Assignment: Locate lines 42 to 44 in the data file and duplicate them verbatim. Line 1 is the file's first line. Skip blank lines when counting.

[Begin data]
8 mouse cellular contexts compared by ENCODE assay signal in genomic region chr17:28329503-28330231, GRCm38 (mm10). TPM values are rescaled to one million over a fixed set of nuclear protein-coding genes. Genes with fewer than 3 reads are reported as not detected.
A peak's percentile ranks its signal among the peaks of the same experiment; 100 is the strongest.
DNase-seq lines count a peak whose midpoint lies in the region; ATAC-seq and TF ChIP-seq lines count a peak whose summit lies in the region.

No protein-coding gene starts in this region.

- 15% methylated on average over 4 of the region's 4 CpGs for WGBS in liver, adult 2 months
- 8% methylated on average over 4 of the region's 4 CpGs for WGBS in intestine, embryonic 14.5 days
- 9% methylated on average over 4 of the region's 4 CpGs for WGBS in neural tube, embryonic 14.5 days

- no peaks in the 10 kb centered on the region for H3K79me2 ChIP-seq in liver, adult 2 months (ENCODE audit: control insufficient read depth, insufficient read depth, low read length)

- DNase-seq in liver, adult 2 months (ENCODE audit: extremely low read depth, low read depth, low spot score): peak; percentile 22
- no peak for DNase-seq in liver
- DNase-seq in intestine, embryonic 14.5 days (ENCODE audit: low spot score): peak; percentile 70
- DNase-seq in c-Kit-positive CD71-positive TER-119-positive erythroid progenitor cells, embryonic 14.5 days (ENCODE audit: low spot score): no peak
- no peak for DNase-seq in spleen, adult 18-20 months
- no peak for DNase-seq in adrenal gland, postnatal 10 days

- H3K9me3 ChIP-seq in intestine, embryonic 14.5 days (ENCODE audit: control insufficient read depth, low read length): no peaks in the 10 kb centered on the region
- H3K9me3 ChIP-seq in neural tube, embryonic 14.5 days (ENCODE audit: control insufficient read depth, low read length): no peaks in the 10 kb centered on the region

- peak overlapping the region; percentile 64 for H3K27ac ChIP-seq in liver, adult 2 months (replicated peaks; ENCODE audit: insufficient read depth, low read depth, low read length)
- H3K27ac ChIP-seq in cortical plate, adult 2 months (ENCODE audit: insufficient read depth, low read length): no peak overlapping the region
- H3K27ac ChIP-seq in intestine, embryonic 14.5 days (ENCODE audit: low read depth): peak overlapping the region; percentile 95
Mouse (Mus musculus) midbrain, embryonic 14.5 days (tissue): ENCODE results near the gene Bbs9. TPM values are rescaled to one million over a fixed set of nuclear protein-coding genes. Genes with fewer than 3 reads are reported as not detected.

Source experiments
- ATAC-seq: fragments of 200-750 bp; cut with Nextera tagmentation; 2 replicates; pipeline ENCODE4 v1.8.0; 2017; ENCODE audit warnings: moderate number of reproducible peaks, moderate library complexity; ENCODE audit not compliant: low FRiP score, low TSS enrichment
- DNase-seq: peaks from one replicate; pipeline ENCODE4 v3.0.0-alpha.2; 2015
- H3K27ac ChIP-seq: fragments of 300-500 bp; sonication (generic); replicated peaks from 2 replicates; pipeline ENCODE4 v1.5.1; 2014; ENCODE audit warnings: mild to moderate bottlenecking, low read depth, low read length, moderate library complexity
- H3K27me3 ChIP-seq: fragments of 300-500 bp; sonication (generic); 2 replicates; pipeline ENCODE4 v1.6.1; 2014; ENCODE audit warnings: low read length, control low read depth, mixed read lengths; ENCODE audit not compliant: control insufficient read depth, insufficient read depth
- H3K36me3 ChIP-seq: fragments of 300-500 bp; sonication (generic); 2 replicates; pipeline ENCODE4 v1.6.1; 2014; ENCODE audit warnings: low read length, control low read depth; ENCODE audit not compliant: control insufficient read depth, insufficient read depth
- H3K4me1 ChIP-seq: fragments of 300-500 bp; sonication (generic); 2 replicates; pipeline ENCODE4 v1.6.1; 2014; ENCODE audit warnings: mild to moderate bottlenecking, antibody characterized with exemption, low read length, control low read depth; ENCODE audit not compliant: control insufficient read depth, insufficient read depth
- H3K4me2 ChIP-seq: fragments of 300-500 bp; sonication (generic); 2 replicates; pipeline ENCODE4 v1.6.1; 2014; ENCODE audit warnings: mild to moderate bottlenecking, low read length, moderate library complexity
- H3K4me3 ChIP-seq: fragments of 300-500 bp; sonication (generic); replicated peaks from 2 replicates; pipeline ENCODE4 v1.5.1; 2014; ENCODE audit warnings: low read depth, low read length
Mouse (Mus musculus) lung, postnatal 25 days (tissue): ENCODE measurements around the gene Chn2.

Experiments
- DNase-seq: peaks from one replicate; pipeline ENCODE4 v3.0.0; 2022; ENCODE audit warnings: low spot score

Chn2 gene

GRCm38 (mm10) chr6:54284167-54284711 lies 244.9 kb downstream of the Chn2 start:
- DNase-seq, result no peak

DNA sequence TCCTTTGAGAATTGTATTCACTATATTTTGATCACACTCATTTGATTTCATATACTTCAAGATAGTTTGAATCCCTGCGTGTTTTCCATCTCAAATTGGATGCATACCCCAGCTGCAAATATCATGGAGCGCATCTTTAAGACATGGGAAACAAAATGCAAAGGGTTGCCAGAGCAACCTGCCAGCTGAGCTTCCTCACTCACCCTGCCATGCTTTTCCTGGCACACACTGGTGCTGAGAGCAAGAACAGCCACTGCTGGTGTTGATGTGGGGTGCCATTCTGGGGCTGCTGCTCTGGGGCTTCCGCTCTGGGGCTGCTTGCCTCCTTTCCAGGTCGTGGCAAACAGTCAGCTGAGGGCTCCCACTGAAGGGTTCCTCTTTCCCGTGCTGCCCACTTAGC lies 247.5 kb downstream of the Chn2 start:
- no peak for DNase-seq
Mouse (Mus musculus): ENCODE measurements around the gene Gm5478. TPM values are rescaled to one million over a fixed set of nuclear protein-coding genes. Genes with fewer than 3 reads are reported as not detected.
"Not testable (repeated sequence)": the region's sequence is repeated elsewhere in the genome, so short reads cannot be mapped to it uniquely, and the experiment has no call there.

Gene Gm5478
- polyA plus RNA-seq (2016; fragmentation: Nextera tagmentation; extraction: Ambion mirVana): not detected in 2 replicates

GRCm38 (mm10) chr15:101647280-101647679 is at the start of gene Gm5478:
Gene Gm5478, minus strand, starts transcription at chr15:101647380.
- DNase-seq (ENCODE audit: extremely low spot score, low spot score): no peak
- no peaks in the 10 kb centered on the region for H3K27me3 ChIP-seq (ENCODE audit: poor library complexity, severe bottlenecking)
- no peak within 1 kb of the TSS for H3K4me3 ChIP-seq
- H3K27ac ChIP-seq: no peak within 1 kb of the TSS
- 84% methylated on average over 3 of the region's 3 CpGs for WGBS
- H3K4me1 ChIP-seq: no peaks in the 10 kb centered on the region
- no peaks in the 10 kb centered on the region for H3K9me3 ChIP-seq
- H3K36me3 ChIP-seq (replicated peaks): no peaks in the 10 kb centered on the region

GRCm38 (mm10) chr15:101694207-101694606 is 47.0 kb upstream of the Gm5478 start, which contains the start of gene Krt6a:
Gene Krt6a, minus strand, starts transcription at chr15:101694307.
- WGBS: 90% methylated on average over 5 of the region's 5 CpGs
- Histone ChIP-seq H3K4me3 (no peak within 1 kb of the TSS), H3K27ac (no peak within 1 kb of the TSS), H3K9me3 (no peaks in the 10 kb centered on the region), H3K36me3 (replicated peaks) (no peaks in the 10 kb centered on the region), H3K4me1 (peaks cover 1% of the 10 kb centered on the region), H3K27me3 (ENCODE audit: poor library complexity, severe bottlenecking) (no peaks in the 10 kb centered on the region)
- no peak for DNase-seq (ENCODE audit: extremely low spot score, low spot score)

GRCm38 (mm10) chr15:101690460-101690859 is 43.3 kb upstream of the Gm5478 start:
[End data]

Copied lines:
GRCm38 (mm10) chr15:101647280-101647679 is at the start of gene Gm5478:
Gene Gm5478, minus strand, starts transcription at chr15:101647380.
- DNase-seq (ENCODE audit: extremely low spot score, low spot score): no peak